There's more. A consulting firm recently looked at the oil and gas industry's future job potential. It predicted that a half-million new jobs would be added by 2030, under existing government policies. But if government adopted more favorable policies, we could create another million new jobs on top of that. This would be at no cost to government. In fact, government revenue would rise by $800 billion – which would certainly help in deficit reduction.
These are big numbers. You might ask, are they really achievable? To answer, just look at what we've already done. In a relatively few years, the North American natural gas outlook has been transformed. We now recognize over 100 years of supply, enough for our children, grandchildren and beyond.
All of this is creating jobs, and not just in the traditional producing states. Shale gas now comes from at least 15 states. Including Kentucky, New York, Ohio, Pennsylvania, West Virginia, Indiana, Illinois, and yes, Michigan.
This has been made possible by no less than a modern industrial revolution. It's been known for decades that shale rock in many areas holds natural gas, and sometimes oil. Broad deposits of this rock can cover thousands of square miles. Even entire states. Or multiple states.
But until recently, we didn't have the technology to produce it economically. Then in the 1990s we started combining two innovations. One was hydraulic fracturing. This is pumping fluids down under pressure to create microfissures in the rock. These fissures are tiny. We prop them open by injecting sand with the water. They provide pathways for the gas to flow. Fracturing isn't new. It was developed in the 1940s, and has been used safely on a million wells over the decades.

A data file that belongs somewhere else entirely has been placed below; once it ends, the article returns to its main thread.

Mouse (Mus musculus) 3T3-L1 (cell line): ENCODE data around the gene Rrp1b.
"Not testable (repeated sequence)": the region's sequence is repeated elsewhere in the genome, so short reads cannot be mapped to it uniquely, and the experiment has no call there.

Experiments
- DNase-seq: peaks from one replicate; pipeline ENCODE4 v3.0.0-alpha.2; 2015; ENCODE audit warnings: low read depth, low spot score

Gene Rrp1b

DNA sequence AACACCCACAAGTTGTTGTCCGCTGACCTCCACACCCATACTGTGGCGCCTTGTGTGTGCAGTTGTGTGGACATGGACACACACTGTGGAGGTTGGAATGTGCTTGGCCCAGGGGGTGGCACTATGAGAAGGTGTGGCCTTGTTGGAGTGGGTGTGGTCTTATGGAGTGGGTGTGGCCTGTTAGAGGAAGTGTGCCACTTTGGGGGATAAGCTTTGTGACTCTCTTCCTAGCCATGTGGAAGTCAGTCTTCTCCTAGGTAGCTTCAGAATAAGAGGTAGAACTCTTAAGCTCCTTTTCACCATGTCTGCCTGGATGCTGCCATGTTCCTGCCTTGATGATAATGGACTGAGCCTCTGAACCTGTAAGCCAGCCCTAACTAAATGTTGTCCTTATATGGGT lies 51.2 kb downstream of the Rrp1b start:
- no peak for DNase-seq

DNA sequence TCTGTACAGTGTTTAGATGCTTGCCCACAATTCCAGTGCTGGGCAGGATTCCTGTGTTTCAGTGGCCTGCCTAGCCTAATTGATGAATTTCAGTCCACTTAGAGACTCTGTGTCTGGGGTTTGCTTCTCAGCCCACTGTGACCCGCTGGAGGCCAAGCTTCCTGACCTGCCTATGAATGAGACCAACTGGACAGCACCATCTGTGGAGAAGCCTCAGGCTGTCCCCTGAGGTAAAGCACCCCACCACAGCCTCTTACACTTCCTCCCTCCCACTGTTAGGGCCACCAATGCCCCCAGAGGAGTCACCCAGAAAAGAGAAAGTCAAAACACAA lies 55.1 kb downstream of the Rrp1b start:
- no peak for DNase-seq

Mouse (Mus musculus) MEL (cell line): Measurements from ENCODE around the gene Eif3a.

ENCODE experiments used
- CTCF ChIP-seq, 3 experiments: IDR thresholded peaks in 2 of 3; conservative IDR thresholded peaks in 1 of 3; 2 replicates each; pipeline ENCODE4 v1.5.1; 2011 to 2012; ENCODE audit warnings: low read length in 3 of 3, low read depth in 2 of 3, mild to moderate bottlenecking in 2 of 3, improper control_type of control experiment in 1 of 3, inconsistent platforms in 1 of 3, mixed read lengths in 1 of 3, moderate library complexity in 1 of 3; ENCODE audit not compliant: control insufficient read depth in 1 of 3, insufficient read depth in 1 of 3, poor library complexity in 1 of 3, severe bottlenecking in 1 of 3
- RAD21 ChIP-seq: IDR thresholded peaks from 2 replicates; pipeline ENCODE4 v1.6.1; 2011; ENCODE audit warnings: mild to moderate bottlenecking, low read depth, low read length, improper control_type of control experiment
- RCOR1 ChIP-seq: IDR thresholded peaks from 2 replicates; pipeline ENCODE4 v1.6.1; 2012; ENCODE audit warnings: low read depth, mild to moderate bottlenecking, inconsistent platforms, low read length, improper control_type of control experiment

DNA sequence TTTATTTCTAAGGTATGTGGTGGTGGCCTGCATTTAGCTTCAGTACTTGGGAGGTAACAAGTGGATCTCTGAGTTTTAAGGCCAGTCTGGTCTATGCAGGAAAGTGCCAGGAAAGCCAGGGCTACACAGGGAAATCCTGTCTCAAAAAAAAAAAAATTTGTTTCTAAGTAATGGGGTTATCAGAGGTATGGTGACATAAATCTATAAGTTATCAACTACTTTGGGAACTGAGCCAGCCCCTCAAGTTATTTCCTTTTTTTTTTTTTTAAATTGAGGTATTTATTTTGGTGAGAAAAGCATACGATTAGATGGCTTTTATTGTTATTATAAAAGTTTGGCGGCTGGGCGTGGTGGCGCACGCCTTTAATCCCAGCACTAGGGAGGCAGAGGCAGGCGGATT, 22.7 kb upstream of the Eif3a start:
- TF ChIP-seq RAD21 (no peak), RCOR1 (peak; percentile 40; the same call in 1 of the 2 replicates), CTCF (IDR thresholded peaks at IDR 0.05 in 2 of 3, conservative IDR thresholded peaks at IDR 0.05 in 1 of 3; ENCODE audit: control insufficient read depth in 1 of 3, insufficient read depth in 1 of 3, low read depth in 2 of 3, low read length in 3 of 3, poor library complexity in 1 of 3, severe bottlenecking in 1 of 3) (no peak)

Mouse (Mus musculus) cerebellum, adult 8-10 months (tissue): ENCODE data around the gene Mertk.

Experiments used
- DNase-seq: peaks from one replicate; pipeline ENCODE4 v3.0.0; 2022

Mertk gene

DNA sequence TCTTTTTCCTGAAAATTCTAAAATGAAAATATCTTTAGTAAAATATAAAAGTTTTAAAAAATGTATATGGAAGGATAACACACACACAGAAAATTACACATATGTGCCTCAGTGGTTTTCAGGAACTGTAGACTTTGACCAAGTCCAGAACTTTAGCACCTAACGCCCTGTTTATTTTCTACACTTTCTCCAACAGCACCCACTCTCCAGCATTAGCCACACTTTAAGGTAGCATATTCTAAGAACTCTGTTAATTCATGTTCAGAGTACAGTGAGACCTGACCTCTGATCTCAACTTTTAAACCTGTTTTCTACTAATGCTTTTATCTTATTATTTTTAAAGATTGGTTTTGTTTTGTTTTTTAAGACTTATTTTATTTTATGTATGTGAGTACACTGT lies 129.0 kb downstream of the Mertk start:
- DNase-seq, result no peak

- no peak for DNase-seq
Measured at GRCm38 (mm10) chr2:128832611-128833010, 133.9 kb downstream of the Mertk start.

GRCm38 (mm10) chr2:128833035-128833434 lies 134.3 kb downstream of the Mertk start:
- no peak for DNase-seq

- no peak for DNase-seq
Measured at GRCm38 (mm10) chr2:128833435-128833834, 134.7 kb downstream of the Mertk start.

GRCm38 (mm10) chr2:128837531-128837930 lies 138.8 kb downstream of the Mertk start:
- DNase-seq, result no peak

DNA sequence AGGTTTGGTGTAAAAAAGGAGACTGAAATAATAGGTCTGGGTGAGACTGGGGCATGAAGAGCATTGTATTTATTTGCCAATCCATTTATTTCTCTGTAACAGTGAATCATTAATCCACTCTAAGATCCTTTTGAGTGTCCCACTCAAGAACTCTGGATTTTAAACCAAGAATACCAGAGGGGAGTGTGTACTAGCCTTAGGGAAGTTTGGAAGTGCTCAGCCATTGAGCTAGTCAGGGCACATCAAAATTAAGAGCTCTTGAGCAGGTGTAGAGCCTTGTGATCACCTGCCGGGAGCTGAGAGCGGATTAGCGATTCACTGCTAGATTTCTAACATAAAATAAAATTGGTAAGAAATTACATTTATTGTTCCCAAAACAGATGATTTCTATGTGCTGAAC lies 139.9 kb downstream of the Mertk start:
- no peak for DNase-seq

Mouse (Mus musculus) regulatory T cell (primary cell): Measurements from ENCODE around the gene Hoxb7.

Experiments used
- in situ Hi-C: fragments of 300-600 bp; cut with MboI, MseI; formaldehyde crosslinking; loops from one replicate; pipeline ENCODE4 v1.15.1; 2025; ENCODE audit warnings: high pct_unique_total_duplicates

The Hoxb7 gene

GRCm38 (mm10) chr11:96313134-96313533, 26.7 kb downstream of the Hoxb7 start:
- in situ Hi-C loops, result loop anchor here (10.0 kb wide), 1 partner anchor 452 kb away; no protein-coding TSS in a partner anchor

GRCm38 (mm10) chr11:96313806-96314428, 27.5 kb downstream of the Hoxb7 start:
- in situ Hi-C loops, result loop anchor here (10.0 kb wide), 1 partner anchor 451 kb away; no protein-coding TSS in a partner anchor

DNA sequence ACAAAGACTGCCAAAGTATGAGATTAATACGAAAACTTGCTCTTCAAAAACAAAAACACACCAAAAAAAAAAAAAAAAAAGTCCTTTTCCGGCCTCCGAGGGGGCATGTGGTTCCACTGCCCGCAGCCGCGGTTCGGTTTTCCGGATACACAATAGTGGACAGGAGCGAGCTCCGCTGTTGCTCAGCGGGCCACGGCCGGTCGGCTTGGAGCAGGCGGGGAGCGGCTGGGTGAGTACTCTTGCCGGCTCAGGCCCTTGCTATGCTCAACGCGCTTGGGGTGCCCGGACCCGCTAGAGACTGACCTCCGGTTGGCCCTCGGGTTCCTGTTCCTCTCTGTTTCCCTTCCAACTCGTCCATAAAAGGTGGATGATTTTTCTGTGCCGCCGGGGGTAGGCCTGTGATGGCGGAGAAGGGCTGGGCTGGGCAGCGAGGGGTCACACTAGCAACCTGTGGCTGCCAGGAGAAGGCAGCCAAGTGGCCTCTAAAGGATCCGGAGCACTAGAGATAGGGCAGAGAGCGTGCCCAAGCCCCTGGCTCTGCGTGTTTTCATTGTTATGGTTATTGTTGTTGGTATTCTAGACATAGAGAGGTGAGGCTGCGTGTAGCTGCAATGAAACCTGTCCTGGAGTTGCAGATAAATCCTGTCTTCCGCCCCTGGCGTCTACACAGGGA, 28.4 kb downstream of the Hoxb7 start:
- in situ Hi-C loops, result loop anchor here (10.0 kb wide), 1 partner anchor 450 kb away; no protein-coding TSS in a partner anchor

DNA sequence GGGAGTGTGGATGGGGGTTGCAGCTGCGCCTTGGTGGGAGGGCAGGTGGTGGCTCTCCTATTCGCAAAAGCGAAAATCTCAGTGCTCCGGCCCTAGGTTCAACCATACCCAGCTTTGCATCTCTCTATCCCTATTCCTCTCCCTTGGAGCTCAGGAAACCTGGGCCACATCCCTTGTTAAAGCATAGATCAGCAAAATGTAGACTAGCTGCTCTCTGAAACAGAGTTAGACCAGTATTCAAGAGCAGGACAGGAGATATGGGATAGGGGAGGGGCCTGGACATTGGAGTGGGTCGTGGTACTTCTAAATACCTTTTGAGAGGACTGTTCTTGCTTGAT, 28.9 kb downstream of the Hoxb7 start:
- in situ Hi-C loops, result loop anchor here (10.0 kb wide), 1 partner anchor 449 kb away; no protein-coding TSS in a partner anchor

But in the case of shale rock, this still wasn't enough. Another innovation was needed, this time a new one, horizontal drilling. In this, we start with a vertical well, and drill down thousands of feet. Then, at the bottom, we curve it out to the side. These horizontal wells can now extend a mile or more in the target formation. This exposes the well to more gas-bearing rock.
These long horizontal wells, combined with fracturing, make production possible for the first time from a number of rock types. They also help reduce the surface footprint, since one well can replace the need for many.
Combining these technologies to bring major shale gas production online has been a game changer. As recently as the 1980s, natural gas was considered a sunset industry in the U.S. Production, reserves and demand were all falling. The turnaround since has been so dramatic that we at ConocoPhillips now refer to natural gas as nature's gift. Partly for its abundance and low cost. Also for its benefits to national energy security and the environment.